What is retinopathy of prematurity?
The back part of the eye is called the retina. It receives
light and sends visual signals to the brain. The blood
vessels in the retina help feed the eye with oxygen.
The eyes develop rapidly during the last 12 weeks
of pregnancy. As a result, premature babies have
eyes that are not fully developed. This may
cause retinopathy of prematurity, or ROP.
Retinopathy is abnormal growth of blood
vessels in the back of the eye (retina).
About half of all premature babies who weigh
2 pounds, 12 oz or less at birth may have ROP.
Does ROP cause permanent
damage to the eye?
Most cases of mild ROP do not cause vision loss. In
some cases, abnormal tissue develops. This can lead
to scarring. Scarring can pull the retina out of place
(detached retina). This may cause vision loss.
How is ROP diagnosed?
Premature and low-birth-weight babies are
routinely screened for ROP. The first exam is
usually 4 to 6 weeks after birth.
– Premature babies should have the ROP exam
before they leave the hospital.
– Some premature babies go home before the
retina is fully developed. These babies will continue to need exams
for ROP until their eyes are fully developed.
Follow-up exams are critical.
What happens during an eye exam?
Before the exam, a nurse will use eye drops to dilate the baby’s eyes. Then the eye doctor
(ophthalmologist) will use a special head lamp to look at the baby’s eyes. Although the exam may
be uncomfortable, it is necessary.
It is very important to keep your baby’s appointments with the eye doctor. This may prevent blindness.

Treating Retinopathy of Prematurity

How serious is my baby’s ROP?
Doctors divide ROP into five stages. ROP ranges from mild (stage 1)
to severe (stage 5). Most babies with ROP have stage 1 or stage 2.
STAGE 1 – mildly abnormal blood vessel growth
STAGE 2 – moderately abnormal blood vessel growth
STAGE 3 – severely abnormal blood vessel growth
STAGE 4 – severely abnormal blood vessel growth that has
caused part of the retina to pull out of place (detached retina)
STAGE 5 – severely abnormal blood vessel growth that has
caused the entire retina to pull out of place (detached retina)

What treatment will my baby receive?
Stage 1, stage 2, and some cases of stage 3 ROP usually
resolve on their own. This means the blood vessels in the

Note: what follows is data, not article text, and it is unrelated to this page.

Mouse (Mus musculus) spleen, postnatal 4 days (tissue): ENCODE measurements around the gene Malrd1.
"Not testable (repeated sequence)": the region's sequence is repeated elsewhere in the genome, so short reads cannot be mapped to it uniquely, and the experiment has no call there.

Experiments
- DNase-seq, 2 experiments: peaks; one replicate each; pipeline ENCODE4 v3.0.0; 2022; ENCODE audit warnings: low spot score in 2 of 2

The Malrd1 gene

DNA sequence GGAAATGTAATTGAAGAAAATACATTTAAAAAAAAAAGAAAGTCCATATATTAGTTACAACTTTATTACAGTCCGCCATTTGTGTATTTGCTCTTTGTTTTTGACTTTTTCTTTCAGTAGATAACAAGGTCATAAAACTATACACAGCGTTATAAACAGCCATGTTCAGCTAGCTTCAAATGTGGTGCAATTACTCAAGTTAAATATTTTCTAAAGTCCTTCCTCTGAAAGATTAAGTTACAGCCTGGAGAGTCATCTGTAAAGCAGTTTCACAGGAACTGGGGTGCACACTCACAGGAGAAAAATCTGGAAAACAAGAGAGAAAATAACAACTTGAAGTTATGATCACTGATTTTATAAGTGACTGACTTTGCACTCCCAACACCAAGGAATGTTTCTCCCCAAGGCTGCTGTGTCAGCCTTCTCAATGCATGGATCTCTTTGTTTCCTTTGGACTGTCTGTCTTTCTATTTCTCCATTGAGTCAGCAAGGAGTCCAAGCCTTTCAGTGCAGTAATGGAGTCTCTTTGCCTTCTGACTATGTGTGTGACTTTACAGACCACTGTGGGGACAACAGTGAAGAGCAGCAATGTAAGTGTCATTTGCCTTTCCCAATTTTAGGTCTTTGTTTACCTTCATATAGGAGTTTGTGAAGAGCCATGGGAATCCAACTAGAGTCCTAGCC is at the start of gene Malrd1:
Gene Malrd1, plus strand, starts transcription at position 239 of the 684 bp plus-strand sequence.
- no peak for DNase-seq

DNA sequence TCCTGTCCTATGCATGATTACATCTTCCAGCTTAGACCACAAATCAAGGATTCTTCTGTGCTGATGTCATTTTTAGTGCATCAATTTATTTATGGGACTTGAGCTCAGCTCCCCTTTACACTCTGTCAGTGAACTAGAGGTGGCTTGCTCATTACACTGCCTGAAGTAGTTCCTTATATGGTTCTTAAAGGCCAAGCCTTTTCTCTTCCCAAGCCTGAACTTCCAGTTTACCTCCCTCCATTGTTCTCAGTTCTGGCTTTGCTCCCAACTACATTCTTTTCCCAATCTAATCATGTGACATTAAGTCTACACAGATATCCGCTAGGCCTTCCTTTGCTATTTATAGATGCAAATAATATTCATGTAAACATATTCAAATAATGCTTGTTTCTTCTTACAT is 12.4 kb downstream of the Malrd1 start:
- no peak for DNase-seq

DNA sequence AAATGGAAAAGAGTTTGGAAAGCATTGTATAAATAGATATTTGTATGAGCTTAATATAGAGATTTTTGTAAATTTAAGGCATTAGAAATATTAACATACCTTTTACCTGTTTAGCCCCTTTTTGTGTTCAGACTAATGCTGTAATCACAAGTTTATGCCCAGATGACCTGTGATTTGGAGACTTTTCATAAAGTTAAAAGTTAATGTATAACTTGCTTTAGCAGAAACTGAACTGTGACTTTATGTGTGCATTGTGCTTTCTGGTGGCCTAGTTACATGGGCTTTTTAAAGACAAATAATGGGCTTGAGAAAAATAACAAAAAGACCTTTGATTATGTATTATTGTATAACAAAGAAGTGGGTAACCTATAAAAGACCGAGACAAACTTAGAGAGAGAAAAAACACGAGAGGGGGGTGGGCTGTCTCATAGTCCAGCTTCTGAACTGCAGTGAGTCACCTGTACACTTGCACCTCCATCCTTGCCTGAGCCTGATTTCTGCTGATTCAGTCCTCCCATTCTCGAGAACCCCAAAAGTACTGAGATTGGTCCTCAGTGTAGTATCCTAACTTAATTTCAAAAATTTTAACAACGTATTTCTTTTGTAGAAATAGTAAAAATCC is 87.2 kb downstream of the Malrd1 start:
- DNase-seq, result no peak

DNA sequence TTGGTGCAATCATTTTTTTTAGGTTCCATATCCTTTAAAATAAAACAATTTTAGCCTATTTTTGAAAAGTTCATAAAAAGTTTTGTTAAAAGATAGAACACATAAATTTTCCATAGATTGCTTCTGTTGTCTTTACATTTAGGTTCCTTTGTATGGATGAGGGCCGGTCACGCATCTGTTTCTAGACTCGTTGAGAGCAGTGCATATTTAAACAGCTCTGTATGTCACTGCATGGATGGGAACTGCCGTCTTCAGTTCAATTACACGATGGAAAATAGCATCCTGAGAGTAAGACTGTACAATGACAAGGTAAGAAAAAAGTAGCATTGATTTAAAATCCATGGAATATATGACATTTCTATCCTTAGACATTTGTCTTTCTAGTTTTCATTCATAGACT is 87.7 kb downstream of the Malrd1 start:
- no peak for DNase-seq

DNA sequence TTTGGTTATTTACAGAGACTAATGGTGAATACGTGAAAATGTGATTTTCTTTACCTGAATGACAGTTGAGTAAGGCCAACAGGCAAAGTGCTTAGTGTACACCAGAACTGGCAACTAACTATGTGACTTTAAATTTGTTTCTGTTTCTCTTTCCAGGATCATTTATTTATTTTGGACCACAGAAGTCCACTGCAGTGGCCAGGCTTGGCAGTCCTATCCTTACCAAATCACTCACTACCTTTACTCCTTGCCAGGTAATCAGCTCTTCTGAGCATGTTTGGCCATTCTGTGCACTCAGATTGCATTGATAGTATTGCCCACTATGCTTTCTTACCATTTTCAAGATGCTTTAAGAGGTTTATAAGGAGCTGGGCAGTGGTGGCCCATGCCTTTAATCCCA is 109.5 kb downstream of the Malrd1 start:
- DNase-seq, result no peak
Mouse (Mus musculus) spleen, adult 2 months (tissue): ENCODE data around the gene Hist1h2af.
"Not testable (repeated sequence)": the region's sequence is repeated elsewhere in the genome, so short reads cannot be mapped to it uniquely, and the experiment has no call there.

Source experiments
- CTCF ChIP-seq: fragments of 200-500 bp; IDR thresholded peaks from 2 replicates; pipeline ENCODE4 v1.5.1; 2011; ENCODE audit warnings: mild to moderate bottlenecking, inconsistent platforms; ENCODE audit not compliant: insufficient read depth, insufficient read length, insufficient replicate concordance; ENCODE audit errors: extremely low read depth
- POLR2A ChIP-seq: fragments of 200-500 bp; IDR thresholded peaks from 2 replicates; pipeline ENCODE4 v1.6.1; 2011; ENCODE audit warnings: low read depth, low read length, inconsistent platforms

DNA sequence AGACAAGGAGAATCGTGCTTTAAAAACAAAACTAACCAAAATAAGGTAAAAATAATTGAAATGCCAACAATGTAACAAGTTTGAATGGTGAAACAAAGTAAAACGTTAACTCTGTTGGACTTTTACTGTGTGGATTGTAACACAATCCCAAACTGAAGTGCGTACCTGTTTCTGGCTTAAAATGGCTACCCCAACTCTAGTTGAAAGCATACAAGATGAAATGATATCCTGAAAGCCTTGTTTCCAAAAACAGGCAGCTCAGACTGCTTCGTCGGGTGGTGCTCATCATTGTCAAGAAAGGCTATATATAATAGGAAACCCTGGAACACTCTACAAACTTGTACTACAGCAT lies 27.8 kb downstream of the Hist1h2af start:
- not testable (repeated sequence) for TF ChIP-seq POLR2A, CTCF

retina go back to normal and no vision loss occurs.
With stage 4, stage 5, and some cases of stage 3 ROP,
treatment may include:
• Laser therapy – treating the outer retina to stop the
growth of abnormal blood vessels. Laser therapy helps
prevent the retina from becoming detached. It also helps
preserve as much vision as possible.
With Stage 4 or 5 ROP, surgery is needed to repair the
detached retina.
What will happen next?
Mild cases of ROP often go away on their own. When treatment
is needed, most babies respond well. All premature babies are
at higher risk for other visual problems. They need regular eye
exams in infancy and as they get older.

How serious is my baby’s ROP?
Doctors divide ROP into five stages. ROP ranges from mild (stage 1)
to severe (stage 5). Most babies with ROP have stage 1 or stage 2.
STAGE 1 – mildly abnormal blood vessel growth
STAGE 2 – moderately abnormal blood vessel growth
STAGE 3 – severely abnormal blood vessel growth
STAGE 4 – severely abnormal blood vessel growth that has
caused part of the retina to pull out of place (detached retina)
STAGE 5 – severely abnormal blood vessel growth that has
caused the entire retina to pull out of place (detached retina)
What treatment will my baby receive?
Stage 1, stage 2, and some cases of stage 3 ROP usually
resolve on their own. This means the blood vessels in the
retina go back to normal and no vision loss occurs.
With stage 4, stage 5, and some cases of stage 3 ROP,
treatment may include:
• Laser therapy – treating the outer retina to stop the
growth of abnormal blood vessels. Laser therapy helps
prevent the retina from becoming detached. It also helps
preserve as much vision as possible.
With Stage 4 or 5 ROP, surgery is needed to repair the
detached retina.
What will happen next?
Mild cases of ROP often go away on their own. When treatment
is needed, most babies respond well. All premature babies are
at higher risk for other visual problems. They need regular eye
exams in infancy and as they get older.

Glossary
Detached retina – when the
retina pulls away from the back
of the eye
Laser therapy – treating the
outer retina to stop the growth
of abnormal blood vessels
Ophthalmologist – a doctor who
specializes in the medical and
surgical care of eyes
Optic nerve – sends visual
information from the retina to
the brain
Retina – back part of the eye
that receives light and sends
visual signals to the brain
Retinopathy – abnormal growth
of blood vessels in the back of
the eye (retina

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